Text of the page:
Most of the chicks had hatched by that time, and most birds were inconspicuous, trying to hide their offspring from Arctic Fox and Lesser Black-backed Gull. Many drakes had left the area to molt. With patience and perseverance, I managed to spot the nests and offspring of several species.
I also noticed the parental behavior of some species. I was shocked by the devotion of the pair of Black-throated Loon, tirelessly diving for hours to feed their sole, frail offspring. Would this tiny bird be able to undertake a long migration in less than two weeks?
At the end of my stay, I noticed that the loons, both Red-throated and Black-throated, were gathering in groups of seven to nine individuals, showing obviously social displays such as powerful, simultaneous calls, diving, and water-splashing with their wings. The extraordinarily narrow window of time for breeding on the tundra was closing. The loons knew it.
TIME TO HEAD SOUTH
The birds with their offspring were about to perform another feat, the long migration south. The same wings that had carried them to this brief but rich northern feast would power them away as the killing cold set in.
My observation of the migratory birds on their breeding grounds was a learning experience that far exceeded my expectations. I hope that through my writing and paintings you have achieved a deeper appreciation of their amazing journey.
LIST OF BIRDS
During my stay on the Yamal Peninsula in the summer of 2017, I noted the following 40 species.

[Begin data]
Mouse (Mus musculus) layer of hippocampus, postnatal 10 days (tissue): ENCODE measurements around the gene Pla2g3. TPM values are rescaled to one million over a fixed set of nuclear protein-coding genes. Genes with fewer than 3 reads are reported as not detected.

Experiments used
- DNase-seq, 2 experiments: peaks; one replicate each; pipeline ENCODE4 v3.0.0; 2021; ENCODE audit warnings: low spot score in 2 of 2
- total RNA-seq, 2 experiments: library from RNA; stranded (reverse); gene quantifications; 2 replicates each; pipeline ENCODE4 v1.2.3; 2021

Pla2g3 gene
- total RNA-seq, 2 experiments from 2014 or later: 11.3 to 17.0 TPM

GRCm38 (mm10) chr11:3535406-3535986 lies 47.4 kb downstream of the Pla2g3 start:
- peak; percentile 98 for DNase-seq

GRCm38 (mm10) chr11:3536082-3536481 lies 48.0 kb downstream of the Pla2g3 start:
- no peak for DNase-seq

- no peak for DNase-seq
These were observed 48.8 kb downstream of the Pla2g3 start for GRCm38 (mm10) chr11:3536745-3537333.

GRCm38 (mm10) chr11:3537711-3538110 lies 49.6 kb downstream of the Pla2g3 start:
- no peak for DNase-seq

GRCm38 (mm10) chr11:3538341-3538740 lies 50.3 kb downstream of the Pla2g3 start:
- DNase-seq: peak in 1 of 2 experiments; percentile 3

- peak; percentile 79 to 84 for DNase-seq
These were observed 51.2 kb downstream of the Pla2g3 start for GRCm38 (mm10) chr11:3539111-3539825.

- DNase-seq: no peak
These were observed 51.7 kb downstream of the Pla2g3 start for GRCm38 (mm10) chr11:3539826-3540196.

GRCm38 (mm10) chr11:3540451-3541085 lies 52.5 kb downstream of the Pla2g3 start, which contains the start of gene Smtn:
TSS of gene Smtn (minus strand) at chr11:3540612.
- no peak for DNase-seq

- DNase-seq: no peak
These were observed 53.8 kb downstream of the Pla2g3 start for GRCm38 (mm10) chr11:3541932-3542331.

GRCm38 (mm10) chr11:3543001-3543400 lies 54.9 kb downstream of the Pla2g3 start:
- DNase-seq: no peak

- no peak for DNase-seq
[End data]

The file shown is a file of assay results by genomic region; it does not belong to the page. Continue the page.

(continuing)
Does Green-backed FlycatcherFicedula elisae migrate through Shanghai? Records exist of the species, but in my opinion they are mainly misidentifications of female Narcissus FlycatcherF. narcissina narcissina (above). In this post, I am going to unearth the roots of my skepticism about F. elisae in Shanghai and describe the differences between female F. elisae and female F. n. narcissina.
Each spring and autumn, birders in Earth’s Greatest City claim records of elisae. Invariably, the bird in question is a female, not the very distinctive adult male. Here our first red flag pops up: How likely is it that elisae is the one species of passerine whose records in Shanghai never involve adult males?
For the sake of argument, let us admit the possibility of an all-female migration of elisae through Shanghai. Fine, I retort; then show me photos of these purported elisae. The photos are duly supplied, and again and again, as has been the case throughout my more than 10 years in Shanghai, the supposed F. elisae is revealed on closer scrutiny to be yet another female F. n. narcissina.
Indeed, I have seen better documentation in Shanghai of Ryukyu FlycatcherF. (narcissina) owstoni than of F. elisae; on 17 April 2016 at Pudong’s Binjiang Forest Park, Shanghai birder Zhang Xiaolei got a very interesting picture of a possible adult-male owstoni.